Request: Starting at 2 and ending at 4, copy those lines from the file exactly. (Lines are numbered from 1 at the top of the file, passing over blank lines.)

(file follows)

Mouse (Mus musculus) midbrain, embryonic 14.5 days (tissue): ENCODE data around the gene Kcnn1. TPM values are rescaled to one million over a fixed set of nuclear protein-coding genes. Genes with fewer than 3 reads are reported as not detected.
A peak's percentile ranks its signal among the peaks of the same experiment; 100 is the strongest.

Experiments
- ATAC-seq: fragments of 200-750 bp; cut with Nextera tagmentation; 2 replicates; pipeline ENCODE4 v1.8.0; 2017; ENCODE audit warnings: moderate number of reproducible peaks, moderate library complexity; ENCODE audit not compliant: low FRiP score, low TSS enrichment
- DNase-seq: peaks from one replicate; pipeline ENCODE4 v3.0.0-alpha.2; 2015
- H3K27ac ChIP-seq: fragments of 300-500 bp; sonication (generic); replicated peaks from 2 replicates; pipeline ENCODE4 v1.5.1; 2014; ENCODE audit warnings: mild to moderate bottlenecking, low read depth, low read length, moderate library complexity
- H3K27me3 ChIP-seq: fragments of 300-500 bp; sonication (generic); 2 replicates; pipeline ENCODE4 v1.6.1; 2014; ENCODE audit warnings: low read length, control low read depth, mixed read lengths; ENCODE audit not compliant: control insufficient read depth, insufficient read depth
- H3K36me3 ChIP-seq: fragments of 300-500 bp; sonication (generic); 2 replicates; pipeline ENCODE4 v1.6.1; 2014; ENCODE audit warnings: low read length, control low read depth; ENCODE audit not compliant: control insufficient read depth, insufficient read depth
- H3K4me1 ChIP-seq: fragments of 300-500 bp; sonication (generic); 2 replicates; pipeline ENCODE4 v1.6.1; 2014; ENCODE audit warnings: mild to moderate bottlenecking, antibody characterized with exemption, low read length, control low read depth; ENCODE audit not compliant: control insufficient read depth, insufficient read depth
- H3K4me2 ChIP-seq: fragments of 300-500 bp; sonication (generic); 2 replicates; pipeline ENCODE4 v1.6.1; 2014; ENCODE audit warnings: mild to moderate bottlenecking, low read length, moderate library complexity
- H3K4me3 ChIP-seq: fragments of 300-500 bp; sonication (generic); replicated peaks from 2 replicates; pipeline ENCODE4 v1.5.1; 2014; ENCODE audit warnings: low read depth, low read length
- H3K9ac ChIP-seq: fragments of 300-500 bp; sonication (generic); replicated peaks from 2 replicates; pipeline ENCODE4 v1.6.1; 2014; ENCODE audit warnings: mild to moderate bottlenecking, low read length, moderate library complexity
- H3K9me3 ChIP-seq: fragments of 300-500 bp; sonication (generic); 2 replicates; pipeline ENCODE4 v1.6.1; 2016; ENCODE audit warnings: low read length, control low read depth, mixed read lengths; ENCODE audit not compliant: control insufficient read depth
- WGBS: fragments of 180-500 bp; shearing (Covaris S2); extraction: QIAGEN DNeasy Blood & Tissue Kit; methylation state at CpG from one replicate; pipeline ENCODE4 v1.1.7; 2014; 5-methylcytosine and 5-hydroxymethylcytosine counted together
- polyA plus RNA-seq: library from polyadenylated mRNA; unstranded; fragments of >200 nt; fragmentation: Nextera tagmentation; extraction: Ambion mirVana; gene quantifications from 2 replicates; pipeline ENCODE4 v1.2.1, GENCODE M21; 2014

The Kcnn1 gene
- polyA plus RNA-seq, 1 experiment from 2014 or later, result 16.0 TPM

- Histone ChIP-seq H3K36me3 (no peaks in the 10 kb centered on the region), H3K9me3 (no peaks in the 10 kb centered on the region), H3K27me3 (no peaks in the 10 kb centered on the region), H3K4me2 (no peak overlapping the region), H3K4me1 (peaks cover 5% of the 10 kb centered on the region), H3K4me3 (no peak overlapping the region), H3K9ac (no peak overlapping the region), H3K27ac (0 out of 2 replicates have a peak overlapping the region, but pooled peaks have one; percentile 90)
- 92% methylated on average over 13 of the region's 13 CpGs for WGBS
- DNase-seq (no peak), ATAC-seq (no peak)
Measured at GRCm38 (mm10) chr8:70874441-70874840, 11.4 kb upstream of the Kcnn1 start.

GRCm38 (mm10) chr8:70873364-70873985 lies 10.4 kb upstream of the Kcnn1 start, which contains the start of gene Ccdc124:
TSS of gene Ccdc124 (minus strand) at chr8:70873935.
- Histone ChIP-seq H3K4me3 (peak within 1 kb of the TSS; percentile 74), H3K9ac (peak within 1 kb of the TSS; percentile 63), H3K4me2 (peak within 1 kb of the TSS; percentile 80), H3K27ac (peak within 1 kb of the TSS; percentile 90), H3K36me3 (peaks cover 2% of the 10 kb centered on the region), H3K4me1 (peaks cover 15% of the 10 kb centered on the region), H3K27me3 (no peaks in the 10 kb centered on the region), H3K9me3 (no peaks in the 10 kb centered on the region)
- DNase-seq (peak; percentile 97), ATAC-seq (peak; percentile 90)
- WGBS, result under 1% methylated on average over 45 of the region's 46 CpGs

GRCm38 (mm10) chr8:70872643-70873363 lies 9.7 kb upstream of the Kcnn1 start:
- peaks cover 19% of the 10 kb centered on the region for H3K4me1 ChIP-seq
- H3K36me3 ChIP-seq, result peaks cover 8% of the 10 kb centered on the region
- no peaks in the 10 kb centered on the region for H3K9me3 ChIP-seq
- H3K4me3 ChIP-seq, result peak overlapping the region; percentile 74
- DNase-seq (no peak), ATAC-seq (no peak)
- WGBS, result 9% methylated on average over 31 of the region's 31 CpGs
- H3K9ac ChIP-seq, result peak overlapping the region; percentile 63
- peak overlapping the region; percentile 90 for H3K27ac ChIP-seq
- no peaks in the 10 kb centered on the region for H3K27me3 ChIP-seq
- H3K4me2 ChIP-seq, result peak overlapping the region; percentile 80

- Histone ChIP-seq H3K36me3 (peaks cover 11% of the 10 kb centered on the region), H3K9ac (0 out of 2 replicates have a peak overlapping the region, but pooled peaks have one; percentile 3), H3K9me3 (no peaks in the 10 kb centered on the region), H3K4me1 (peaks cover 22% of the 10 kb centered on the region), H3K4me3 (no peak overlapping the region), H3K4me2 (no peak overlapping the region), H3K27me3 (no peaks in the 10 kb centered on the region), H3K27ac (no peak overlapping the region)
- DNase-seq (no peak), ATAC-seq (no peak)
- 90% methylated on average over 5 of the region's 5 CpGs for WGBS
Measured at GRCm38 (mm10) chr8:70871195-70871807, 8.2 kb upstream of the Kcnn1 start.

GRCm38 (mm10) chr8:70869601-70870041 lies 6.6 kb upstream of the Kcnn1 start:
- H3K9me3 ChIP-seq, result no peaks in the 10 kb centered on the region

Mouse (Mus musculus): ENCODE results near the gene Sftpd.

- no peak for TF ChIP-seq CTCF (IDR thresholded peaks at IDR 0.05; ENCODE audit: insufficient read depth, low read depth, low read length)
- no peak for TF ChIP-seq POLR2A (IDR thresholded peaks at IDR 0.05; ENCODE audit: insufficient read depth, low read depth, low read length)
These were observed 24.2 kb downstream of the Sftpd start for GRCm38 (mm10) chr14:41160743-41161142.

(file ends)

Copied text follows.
A peak's percentile ranks its signal among the peaks of the same experiment; 100 is the strongest.

Experiments
- ATAC-seq: fragments of 200-750 bp; cut with Nextera tagmentation; 2 replicates; pipeline ENCODE4 v1.8.0; 2017; ENCODE audit warnings: moderate number of reproducible peaks, moderate library complexity; ENCODE audit not compliant: low FRiP score, low TSS enrichment